And yet the denial from Islamic spokesmen in the West is all-pervasive and never challenged by the mainstream media — which only ensures that more women will be victimized. “No More Honor Killings,” by Melik Kaylan for Forbes, January 29:
The news from Bangladesh is that a teenage girl was recently punished with 101 lashes after she was raped and impregnated. Village elders apparently decide such matters in rural Bangladesh where Sharia law prevails. The girl’s family quickly married her off but when the pregnancy emerged her husband demanded a divorce and reparations. So the elders issued a series of fatwas against the girl’s family, fining the father and expelling the family from the village. Oh, and they pardoned the rapist.
You may feel that we have no business worrying about what happens in remotest Bangladesh, but since we are at war on multiple fronts against such people, or rather they are with us, we’d do well to know our enemy. Why do these outrages occur so consistently in the Muslim world, you might ask, and does it tell us some ineradicable truth about the nature of Islam? Abuses like these are not exclusive to Islam but in no other culture these days are they actually upheld by authorities citing formal tenets of justice.
Turn it up, down or sideways, you may find it hard to discern any hint of moral symmetry in the judgment. You may wish to blame it on the universally evident wonkiness of Islamic scriptural law or even the absence of such in a remote village. But let us try for a moment to follow the logic. The girl kept the rape a secret, it seems, because she was terrified. Perhaps her family colluded with her silence. The quickly married husband felt duped. Fair enough. But 101 lashes for the girl whose life was ruined? How about sympathy and support? And by what code of social or divine casuistry do they pardon the rapist? […]
In Syria, as elsewhere, many conservative Muslims–including women–see any creeping sympathy for rape victims as the beginnings of westernization by stealth, the tip of the iceberg of feminism. In plenty of Muslim countries–Morroco, Yemen, Bangladesh–honor killings are often not punishable by law if they’re deemed “justified,” and not infrequently the rapist benefits from customary codes of mercy in place of the victim. This is especially true where a weak central state gives way to tribal law in remote regions or even in overcrowded and unpolicable urban areas. In some places the problem barely exists–in Iran,for example, and in Turkey outside of the Kurdish areas. But everywhere this central principle applies: tribalism equals Islamic conservativism equals bad news for women. […]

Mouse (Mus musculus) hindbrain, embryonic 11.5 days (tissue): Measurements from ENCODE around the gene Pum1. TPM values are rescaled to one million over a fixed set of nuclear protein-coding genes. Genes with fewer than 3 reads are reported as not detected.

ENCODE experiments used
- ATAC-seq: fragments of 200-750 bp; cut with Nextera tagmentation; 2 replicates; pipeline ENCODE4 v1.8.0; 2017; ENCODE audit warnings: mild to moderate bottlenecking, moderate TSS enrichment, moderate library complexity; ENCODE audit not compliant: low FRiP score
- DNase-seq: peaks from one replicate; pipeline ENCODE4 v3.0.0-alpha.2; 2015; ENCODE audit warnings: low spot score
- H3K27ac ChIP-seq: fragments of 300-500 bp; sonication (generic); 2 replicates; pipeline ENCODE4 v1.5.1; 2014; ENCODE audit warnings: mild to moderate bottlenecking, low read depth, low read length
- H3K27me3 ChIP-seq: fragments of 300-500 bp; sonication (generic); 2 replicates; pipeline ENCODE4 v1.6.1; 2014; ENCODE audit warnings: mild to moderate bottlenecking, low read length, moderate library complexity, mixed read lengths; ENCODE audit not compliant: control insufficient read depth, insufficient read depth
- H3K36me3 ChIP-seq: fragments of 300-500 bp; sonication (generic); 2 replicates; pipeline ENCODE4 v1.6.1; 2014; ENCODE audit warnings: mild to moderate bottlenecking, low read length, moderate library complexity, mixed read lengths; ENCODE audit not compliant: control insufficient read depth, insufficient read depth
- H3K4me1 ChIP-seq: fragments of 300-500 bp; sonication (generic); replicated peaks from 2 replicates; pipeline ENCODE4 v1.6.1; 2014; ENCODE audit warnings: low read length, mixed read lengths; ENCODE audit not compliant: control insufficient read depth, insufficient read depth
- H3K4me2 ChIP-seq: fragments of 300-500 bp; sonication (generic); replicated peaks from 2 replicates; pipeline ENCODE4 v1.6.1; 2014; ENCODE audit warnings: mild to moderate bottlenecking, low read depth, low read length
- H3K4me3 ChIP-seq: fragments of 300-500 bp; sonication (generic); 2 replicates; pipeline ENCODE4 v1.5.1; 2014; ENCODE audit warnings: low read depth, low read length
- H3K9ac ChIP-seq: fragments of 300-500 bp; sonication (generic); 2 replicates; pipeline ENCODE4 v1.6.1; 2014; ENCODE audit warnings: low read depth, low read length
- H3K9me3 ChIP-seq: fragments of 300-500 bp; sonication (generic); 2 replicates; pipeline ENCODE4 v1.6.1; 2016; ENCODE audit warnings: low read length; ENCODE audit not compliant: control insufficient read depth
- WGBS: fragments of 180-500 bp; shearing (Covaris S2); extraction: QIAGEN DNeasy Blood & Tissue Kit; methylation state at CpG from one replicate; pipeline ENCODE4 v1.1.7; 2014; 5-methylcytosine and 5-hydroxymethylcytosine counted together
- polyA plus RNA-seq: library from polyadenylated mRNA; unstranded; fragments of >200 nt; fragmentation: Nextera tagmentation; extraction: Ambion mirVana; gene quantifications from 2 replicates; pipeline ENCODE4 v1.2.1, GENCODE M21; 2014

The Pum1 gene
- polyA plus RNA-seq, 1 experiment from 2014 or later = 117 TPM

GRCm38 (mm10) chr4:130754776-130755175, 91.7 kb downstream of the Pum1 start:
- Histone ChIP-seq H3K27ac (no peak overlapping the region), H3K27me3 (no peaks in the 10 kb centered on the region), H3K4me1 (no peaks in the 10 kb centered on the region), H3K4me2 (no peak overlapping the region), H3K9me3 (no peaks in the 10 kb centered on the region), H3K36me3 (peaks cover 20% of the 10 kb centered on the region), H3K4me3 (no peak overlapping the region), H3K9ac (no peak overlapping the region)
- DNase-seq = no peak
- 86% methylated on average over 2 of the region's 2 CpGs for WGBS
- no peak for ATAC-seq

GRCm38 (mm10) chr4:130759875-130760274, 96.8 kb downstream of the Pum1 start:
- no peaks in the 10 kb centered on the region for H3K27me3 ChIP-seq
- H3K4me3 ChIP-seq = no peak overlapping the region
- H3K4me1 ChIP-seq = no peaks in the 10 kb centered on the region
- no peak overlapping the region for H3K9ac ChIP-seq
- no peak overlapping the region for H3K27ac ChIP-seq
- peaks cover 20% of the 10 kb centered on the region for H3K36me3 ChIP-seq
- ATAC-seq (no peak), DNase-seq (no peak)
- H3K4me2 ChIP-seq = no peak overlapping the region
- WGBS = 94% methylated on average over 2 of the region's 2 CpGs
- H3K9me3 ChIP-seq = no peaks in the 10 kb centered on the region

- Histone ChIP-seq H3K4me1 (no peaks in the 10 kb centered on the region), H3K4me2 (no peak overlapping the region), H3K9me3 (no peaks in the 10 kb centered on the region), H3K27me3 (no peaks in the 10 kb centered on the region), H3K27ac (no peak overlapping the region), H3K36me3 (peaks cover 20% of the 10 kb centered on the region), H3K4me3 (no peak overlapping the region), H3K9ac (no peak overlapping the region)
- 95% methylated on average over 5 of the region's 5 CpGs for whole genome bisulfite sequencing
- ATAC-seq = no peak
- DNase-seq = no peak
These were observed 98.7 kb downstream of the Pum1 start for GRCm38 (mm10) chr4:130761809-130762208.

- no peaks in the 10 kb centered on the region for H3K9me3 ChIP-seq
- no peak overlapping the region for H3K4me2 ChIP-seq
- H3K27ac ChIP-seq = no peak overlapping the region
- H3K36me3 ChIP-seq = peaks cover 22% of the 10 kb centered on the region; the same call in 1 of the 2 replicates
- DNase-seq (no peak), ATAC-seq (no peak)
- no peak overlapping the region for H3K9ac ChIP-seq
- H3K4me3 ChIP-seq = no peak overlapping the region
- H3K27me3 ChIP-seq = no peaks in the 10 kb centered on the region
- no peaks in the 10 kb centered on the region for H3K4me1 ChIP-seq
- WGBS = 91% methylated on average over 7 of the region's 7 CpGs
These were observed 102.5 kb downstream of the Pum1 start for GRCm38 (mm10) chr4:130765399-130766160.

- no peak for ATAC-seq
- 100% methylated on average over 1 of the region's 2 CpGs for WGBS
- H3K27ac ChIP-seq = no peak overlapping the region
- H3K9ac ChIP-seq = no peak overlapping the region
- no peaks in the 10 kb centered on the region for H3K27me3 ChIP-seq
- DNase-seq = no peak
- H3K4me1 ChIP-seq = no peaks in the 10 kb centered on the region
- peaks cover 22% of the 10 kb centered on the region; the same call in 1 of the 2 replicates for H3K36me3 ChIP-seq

A strange truth often prevails in such cases: the more innocent the girl, the greater the need to martyr her, for at a certain point appearance is everything–the shame has spread so far and deep that nothing else will suffice but the harshest display of public purgation. One can imagine that in the Darwinian conditions of Arabian life where Islam first prevailed and then was later repeatedly reinforced, by other warrior races from elsewhere down the centuries, right up to Saudi Wahhabism, rumors of females running loose denoted weakness in the tribe. And soon, no doubt, other tribes might begin to probe for those weaknesses–an invitation to disaster. Without going into the nuances of Suras, Hadiths, Fiqh, Adat and the like, we can safely say that a large chunk of Islamic scripture explicitly cites custom and tradition as a perfectly valid, often the only, authority in matters of jurisprudence. It was always done this way, and anyone trying to effect a change is contravening the divine scheme.
Sure there’s a contradiction here, because Islam also teaches that before the Prophet’s message the world lived in Jahilliya, a profane state of ignorance, so what about traditions that Islam inherited? Let us leave such perplexities for the Imams to fight over. In talking about honor killings, we are talking about customs so ancient they predate the scriptural religions of our era, indeed to a time of pagan or animist superstitions. Ancient civilizations often believed that undue attention from the gods invited catastrophe, not least as provoked by the form of a beautiful daughter. The male gods were forever zooming down to copulate with a mortal girl, from which there followed inevitable myriad disasters. Back in the 1990s when I collected an antique textile from the Caucasus, a Kaytak, I took a trip into Daghestan and found that Kaytaks were used to cover the faces of infants in order to keep them from attracting negative attention from the gods. In ancient times there was no greater curse than the arbitrary curse of the gods who suddenly singled you out for ineffable reasons of their own.
And so we get to Islam and the honor killing of innocents. A much older code than Islam is at work here, one that Islam doesn’t entirely repudiate as it tries to accommodate and sanctify tribal tradition. The more innocent the victim, the more she must be sacrificed because the curse is all the more palpably divine for being arbitrary. Muslim conservatives often try to retro-justify the situation by assertions that the girl no doubt behaved lewdly or failed to follow parental rules. Even if true, what law was the rapist following? The answer you will get, literally, is this: He was following the law of nature. He was possessed with desire, spontaneously and irretrievably, couldn’t curb himself, shouldn’t be blamed. In effect, he was possessed by the gods, or the Djinns, and became their instrument. He deserves merciful understanding….